Both arguments end in correct conclusions, and both arguments hide a lot of facts (empirical, mathematical) that might render one of their premises false. It’s this possibility that we want to avoid. It’s easy to generate wrong arguments for correct conclusions — and such arguments are completely uninformative.

What I would urge is plenty of caution with non-mathematical arguments for mathematical conclusions. I think that in many cases they *can* lead to new insight, and in some cases they do. But my suspicion is this: these non-mathematical tricks are instructive only insofar as they lead to *good* arguments.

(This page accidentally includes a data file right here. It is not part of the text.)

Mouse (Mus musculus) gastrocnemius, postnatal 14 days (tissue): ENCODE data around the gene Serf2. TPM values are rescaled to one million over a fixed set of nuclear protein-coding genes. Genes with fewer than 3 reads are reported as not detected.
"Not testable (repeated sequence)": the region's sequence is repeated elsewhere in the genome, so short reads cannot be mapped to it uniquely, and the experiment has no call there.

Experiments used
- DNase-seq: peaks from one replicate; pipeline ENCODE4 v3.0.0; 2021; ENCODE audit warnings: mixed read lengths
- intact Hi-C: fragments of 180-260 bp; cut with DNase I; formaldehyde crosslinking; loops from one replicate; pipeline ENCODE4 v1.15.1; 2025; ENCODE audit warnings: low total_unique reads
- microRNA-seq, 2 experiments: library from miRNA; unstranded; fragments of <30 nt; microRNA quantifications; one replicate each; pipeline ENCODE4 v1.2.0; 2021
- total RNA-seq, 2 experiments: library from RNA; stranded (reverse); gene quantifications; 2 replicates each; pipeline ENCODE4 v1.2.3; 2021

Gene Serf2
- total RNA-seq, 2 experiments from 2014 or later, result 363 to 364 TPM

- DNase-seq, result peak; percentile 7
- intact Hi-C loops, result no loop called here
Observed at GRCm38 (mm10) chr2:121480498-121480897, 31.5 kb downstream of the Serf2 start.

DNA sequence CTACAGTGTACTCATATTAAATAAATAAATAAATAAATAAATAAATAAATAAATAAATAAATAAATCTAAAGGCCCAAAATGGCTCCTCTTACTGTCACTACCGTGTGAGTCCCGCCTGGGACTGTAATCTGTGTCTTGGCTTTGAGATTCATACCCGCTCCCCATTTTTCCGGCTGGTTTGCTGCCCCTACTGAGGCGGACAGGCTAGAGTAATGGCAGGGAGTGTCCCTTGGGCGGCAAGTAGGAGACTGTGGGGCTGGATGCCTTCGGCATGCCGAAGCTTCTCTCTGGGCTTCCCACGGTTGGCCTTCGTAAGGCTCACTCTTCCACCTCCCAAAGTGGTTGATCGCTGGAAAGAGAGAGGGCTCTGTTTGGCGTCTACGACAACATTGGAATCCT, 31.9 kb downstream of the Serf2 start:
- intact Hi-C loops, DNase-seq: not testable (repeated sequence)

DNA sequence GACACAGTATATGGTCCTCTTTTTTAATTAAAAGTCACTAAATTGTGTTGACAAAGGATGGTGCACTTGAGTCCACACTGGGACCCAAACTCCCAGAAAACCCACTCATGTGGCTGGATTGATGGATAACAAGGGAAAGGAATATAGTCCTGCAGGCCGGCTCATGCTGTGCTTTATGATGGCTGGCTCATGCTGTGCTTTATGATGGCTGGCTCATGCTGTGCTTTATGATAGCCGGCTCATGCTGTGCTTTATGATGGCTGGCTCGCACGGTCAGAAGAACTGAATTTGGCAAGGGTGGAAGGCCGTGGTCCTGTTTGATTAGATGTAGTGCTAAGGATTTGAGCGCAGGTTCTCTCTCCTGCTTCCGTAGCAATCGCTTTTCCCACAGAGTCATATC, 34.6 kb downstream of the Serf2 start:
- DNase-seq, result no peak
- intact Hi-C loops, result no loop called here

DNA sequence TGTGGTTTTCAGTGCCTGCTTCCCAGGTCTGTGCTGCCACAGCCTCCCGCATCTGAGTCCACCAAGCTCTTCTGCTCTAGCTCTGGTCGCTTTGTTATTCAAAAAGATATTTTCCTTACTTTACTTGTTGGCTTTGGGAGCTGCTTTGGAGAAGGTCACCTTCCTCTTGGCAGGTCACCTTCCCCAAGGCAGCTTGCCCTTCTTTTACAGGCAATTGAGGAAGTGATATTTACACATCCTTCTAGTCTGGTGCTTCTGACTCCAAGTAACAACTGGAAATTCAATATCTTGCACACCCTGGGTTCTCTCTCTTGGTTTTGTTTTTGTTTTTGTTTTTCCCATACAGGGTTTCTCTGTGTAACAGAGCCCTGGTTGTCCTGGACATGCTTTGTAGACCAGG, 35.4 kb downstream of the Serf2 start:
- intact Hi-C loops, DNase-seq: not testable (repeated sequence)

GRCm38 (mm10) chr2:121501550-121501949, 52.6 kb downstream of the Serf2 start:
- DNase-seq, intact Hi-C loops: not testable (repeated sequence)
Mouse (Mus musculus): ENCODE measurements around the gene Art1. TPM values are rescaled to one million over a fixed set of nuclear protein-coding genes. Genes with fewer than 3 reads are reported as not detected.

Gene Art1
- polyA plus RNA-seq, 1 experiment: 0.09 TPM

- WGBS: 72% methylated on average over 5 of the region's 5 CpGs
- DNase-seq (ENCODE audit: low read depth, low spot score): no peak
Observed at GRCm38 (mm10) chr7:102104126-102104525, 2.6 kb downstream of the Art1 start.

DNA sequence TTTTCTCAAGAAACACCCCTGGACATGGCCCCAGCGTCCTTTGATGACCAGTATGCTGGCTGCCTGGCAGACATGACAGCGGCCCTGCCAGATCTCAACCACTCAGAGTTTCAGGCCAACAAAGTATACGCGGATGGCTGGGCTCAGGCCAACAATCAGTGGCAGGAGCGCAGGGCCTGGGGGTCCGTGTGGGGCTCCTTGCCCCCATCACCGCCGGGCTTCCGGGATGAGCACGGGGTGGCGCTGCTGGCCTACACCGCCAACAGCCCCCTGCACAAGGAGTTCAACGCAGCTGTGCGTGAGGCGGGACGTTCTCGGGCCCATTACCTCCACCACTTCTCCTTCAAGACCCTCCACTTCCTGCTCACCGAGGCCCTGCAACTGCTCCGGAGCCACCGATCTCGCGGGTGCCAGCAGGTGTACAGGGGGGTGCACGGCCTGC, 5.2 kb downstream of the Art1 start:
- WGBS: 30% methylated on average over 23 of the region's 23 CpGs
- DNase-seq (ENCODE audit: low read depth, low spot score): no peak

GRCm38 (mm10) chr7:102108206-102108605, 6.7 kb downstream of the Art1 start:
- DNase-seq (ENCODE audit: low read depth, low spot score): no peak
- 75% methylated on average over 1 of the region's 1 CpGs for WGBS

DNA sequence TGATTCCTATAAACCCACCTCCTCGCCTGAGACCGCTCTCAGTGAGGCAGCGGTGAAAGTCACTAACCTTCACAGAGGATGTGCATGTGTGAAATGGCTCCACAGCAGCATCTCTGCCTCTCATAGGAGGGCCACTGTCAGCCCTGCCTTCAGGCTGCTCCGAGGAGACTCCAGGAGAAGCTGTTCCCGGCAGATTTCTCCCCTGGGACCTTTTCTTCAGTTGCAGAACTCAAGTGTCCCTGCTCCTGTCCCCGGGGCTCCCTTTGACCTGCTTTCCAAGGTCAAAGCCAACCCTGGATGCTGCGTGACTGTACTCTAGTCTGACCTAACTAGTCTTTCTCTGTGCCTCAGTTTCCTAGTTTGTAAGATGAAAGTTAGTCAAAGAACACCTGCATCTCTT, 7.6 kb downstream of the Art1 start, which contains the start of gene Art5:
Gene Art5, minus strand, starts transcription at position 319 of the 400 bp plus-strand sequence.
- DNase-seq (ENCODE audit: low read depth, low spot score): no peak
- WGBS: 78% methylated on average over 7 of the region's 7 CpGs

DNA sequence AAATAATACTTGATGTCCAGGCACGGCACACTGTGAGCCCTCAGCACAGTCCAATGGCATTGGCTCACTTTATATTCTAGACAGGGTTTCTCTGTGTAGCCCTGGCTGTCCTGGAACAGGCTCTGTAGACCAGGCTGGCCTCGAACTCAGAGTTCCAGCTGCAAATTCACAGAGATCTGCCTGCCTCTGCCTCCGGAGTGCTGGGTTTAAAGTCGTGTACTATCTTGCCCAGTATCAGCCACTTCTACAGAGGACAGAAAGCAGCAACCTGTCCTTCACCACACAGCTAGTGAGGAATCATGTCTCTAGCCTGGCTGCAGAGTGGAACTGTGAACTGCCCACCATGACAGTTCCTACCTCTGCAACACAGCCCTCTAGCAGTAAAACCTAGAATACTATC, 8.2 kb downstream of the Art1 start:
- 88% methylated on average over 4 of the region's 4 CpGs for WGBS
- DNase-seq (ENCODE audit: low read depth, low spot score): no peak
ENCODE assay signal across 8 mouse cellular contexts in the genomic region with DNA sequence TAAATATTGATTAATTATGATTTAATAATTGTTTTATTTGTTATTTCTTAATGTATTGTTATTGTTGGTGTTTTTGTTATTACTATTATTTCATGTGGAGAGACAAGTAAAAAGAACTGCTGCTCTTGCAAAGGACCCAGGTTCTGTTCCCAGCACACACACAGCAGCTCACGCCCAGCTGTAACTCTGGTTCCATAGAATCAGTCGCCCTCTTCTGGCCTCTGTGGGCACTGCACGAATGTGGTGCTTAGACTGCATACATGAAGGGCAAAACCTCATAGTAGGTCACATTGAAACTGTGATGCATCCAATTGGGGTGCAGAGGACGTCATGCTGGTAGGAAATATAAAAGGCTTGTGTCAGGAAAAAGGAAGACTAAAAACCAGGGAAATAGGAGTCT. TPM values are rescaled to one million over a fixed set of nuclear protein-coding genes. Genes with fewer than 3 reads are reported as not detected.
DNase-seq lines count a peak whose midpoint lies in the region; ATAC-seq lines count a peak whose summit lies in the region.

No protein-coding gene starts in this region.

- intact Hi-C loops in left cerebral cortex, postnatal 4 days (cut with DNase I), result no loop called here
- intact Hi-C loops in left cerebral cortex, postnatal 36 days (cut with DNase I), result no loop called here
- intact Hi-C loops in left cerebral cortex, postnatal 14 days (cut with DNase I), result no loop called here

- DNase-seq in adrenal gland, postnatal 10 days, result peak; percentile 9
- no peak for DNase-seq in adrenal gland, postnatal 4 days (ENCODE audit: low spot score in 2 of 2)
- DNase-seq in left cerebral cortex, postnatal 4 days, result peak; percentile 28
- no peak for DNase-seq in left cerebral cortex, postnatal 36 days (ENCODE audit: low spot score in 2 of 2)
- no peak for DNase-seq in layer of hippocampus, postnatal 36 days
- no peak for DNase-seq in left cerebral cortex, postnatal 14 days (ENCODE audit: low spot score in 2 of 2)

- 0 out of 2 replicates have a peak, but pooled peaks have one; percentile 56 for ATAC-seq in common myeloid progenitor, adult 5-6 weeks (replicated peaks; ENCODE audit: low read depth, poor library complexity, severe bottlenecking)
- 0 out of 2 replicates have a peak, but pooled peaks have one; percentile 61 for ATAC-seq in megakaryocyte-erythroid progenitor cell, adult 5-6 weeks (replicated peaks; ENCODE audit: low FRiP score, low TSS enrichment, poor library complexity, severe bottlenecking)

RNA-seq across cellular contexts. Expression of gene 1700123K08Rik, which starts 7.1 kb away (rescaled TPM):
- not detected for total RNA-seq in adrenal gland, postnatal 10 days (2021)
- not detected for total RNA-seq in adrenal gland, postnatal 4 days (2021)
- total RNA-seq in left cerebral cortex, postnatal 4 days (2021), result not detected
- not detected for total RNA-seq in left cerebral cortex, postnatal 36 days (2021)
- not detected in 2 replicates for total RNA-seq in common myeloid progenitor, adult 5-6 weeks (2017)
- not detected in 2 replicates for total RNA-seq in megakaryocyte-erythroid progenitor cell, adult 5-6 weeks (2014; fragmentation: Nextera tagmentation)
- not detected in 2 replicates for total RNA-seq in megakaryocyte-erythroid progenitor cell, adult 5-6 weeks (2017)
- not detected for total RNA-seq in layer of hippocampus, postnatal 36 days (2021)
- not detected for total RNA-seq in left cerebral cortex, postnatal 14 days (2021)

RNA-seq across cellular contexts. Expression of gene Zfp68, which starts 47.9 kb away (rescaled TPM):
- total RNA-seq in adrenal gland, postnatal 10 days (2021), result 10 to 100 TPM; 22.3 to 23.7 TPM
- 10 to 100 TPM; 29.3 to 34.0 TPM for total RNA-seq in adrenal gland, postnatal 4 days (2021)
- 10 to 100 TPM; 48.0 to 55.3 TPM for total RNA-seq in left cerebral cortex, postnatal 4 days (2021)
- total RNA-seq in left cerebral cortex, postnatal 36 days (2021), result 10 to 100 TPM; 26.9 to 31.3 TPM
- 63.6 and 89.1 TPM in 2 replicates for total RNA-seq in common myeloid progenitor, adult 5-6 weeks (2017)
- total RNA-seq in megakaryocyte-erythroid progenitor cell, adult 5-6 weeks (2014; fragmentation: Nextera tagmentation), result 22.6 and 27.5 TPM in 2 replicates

For a similar discussion: a “biological proof” of the isoperimetric theorem in 3D.

]]>